“Leave camp aboard train for Winchester Eng[land] was assigned to tent and had a good rest for I am used to sleeping on the ground by this time.” —August 12, 1918, diary entry while his unit left from Liverpool, England, aboard a train for southern England, after just arriving by troop transport ship from the U.S. They would leave from southern England for France across the English Channel soon after.  


“Drilled all morning, left camp at 1:45 for the docks of South Hampton [Southampton, England] loaded the two wheeler called ‘Mono Queen’ the water was rough much worse than the Atlantic, I was sick oh my. As I leave England I say to myself that it’s the prettiest country that I ever saw and wondered if I'd ever see it again.” —August 17, 1918, diary entry while his unit was getting on a troop transport ship in southern England, leaving for France across the English Channel.


“At 8 P.M. we were loaded in box cars marked 40 men or 8 horses but I certainly did have to push to get in.” —August 19, 1918, diary entry, written after Shinn and his military unit arrived in port on the northwestern coast of France, and boarded troop trains to travel inland to their initial military camp site.


“…We were the first American soldiers that these people had ever seen and they thought we were all millionaires because we had watches and rings and other things that the pheasants of France don't have…” —August 21, 1918, diary entry, written upon Shinn and his unit first arriving further inland in France after leaving the troop train that brought them from the coast.


“…for supper, we had all the children of the town. every soldier had a child and we fed them out of our mess kits. the children were so pleased they ate like they hadn’t had a square meal for four years. We had pie, cake and white bread. The old people were so thankful they thanked us with tears of joy for they couldn’t tell us so we could understand...” —August 25, 1918, diary entry, written upon Shinn and his unit being in France, a few days after leaving the troop train that brought them from the coast.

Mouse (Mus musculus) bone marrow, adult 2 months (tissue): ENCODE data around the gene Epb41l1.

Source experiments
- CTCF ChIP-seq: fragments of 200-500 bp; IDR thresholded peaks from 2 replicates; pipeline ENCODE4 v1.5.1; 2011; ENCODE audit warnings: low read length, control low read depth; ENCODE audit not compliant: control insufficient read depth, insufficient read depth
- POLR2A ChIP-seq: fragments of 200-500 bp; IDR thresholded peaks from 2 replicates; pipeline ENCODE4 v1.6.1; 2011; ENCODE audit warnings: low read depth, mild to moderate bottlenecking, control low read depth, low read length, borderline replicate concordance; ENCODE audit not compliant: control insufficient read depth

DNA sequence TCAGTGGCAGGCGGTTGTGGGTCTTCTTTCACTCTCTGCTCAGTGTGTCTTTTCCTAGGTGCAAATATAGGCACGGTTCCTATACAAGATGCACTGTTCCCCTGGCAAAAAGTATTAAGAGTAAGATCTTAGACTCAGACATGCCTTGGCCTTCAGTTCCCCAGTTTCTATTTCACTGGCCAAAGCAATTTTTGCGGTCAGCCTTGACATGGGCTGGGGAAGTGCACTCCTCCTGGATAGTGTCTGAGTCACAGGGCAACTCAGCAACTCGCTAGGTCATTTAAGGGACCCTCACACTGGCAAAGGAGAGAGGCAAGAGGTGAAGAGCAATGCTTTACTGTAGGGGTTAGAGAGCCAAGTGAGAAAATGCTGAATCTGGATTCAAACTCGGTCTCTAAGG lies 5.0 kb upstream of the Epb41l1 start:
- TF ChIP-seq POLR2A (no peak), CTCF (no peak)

“Rode all day passed several places where German prisoners were stationed. saw a stockade of 13,000 prisoners. landed at Bruyères [France] about 8 o’clock had a good nights sleep.” —September 15, 1918, diary entry, written upon Shinn and his unit arriving on the WWI battlefront in eastern France.


Elbert Wilson’s War


“Several of my men get out when they are off duty and help the French in their hay. The boys enjoy it and the French really need the help. so when the day’s work is done they have a big time eating chicken and drinking apple cider.” —June 17, 1918, letter home.


“Well we still have air raids. During the last two I was asleep and herd [heard] nothing of it till morning and the one before these two was on in full blast when I went to sleep. so you see about how much we consider it.” —July 3, 1918, letter home.


“I bought a 45 caliber Colts Automatic Pistols the other day and it is such a wonder I can’t hardly keep my eyes off it. Every officer is supposed to have one and they are very hard to get.” —July 28, 1918, letter home. Collecting weapons from both sides of the war, and getting new field weapons, was a big sign of status and a major talking point for soldiers in the war. This would continue in WWII—as popularized in the TV series “Band of Brothers.”


“Here we are on two of the important rivers of France, namely, the Loire and the Cher. and by the way I got the chance of going in swimming. now when I was a kid you never let me go in swimming on Sunday, but in the last year my conscious has become immune against reminding me of such trivial matters. Really there is no such things as a Sabbath in war time.” —August 11, 1918, letter home to his mother, expressing the necessary changes to social, cultural, and religious practices or observances in time of war. While North Carolina mothers often thought of their sons following morals and expectations they taught them, the North Carolina servicemen were just trying to survive and find ways to find some joy in the midst of war.


“I often think that when this war is over I am going home and not crawl out of my shell for a long time to come, for I know I will be plum sick of travel or politics forever and ever—world with end—amen.” —August 2, 1918, letter home to his mother.